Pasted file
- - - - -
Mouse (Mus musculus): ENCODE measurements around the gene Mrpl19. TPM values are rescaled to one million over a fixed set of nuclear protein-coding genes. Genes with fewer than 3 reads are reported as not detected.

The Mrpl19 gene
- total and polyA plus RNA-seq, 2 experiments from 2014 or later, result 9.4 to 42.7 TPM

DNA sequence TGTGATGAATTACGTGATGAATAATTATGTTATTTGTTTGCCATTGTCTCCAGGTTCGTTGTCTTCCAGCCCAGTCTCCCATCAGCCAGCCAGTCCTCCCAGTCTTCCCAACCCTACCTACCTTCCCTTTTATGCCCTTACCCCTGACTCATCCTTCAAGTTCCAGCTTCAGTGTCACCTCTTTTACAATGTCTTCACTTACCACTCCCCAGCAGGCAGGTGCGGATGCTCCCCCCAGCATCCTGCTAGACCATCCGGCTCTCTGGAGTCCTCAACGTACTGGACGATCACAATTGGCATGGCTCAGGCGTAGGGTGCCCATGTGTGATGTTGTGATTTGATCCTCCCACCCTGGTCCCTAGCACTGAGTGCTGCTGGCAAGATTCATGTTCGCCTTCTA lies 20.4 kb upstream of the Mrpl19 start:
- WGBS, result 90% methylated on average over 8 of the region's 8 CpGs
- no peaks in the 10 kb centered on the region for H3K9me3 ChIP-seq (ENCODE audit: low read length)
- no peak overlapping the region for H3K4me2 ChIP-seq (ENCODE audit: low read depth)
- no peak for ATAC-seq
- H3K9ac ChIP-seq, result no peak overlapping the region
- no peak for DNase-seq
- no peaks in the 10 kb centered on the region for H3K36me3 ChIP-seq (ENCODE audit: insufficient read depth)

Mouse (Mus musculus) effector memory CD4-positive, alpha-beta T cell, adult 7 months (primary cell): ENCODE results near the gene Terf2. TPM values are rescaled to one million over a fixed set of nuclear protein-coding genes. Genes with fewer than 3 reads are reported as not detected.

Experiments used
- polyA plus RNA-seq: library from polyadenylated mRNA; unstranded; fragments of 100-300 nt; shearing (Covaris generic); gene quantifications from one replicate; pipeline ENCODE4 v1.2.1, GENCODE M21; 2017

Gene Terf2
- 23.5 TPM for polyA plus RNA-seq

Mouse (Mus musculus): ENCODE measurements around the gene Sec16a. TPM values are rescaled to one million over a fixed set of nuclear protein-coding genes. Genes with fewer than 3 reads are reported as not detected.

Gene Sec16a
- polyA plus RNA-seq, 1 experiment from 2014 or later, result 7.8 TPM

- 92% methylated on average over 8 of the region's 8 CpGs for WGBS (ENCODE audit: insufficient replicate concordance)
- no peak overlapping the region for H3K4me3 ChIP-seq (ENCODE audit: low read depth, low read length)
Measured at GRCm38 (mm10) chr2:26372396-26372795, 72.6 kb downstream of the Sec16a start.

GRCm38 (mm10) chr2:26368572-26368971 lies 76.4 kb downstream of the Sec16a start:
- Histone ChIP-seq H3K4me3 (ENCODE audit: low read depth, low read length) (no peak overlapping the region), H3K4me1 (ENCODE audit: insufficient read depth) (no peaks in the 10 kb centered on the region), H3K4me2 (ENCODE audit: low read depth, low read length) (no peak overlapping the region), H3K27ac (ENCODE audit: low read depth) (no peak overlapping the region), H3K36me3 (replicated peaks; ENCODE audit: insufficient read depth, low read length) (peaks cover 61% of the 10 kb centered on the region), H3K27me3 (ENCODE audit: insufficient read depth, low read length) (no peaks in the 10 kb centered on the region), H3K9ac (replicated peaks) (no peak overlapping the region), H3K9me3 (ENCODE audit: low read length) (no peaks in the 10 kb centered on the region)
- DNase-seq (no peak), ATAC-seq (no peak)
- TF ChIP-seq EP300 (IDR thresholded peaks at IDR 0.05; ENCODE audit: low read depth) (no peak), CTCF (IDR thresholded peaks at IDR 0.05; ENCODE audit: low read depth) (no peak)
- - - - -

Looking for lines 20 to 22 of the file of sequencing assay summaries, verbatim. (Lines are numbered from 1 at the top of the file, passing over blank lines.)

- 92% methylated on average over 8 of the region's 8 CpGs for WGBS (ENCODE audit: insufficient replicate concordance)
- no peak overlapping the region for H3K4me3 ChIP-seq (ENCODE audit: low read depth, low read length)
Measured at GRCm38 (mm10) chr2:26372396-26372795, 72.6 kb downstream of the Sec16a start.